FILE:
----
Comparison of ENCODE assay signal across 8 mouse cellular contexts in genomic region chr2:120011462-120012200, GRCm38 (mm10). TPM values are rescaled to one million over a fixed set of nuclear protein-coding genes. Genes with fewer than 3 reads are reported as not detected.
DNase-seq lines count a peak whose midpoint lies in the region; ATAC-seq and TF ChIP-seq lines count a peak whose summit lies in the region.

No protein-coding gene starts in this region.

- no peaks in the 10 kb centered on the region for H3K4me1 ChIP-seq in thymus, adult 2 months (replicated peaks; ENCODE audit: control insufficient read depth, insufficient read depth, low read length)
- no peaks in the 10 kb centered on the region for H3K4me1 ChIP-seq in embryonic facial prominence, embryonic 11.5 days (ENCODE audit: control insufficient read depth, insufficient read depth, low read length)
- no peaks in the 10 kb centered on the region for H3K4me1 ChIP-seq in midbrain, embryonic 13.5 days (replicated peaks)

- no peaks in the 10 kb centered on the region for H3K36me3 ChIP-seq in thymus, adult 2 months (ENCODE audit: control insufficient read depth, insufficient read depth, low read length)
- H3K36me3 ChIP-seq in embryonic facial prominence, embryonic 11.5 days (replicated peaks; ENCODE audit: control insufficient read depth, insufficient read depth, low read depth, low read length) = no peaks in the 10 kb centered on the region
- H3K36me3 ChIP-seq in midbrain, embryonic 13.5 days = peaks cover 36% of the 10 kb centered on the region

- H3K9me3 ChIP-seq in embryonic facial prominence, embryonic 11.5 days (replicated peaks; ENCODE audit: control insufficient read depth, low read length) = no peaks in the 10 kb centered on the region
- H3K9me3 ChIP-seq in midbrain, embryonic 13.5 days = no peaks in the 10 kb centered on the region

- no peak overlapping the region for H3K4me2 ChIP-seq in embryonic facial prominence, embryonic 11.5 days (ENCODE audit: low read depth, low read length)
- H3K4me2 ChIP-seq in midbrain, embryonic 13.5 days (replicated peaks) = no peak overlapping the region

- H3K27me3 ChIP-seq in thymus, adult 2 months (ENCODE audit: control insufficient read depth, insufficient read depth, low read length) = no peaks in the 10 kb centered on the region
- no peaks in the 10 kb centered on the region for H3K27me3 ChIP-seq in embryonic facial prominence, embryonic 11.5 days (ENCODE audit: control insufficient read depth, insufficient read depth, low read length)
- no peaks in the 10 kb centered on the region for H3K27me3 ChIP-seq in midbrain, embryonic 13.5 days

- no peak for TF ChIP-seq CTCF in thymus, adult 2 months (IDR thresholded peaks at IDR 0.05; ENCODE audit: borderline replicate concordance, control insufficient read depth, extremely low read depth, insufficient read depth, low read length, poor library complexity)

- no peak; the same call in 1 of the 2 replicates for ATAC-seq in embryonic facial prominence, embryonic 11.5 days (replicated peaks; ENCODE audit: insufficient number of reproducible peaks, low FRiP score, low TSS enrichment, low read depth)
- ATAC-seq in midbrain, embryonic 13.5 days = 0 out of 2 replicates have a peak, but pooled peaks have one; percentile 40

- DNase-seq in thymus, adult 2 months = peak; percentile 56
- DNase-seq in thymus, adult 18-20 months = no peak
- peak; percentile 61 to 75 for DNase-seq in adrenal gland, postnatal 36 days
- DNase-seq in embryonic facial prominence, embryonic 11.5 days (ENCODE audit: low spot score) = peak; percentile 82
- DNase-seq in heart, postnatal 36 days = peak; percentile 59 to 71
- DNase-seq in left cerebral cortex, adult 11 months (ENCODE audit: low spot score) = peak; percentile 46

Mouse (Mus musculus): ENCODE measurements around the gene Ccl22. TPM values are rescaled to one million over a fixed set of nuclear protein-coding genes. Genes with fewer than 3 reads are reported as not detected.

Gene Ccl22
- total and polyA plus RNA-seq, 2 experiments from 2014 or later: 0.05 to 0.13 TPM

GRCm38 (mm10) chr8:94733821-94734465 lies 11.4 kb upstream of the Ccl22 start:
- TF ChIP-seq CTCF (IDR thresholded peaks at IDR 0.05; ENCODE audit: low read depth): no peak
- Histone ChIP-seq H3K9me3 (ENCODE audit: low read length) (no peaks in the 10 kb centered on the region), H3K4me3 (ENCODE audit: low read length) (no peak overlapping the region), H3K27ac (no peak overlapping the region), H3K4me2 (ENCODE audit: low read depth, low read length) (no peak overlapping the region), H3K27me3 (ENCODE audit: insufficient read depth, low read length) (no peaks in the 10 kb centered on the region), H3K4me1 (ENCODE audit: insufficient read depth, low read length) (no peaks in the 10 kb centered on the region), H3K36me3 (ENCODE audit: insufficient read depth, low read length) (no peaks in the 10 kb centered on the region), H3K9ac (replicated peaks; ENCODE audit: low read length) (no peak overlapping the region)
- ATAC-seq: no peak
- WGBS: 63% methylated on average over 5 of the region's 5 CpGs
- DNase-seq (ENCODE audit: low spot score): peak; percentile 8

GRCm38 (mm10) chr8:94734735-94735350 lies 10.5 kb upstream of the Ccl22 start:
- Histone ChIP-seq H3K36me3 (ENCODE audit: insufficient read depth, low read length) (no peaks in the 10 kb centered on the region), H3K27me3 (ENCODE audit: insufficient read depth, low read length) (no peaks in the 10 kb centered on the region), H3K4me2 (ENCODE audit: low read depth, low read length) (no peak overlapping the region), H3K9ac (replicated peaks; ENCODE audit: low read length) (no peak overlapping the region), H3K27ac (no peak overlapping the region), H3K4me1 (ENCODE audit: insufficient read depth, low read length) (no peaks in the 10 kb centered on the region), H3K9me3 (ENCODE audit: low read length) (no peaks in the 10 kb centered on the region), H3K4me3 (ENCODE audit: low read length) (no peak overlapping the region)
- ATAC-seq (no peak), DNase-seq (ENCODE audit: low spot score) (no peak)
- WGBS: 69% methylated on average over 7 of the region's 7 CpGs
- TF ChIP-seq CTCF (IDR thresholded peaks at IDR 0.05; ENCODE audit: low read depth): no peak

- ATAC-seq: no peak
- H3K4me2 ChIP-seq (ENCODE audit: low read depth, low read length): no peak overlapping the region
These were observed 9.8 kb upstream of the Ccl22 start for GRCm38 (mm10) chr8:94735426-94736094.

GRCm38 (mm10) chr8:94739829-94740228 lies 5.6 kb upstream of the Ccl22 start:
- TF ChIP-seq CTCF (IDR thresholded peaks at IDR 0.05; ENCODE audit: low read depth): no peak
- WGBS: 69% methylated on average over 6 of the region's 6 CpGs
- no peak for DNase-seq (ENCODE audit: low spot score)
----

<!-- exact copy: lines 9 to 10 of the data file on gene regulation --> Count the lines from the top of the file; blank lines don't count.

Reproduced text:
- H3K36me3 ChIP-seq in midbrain, embryonic 13.5 days = peaks cover 36% of the 10 kb centered on the region

- H3K9me3 ChIP-seq in embryonic facial prominence, embryonic 11.5 days (replicated peaks; ENCODE audit: control insufficient read depth, low read length) = no peaks in the 10 kb centered on the region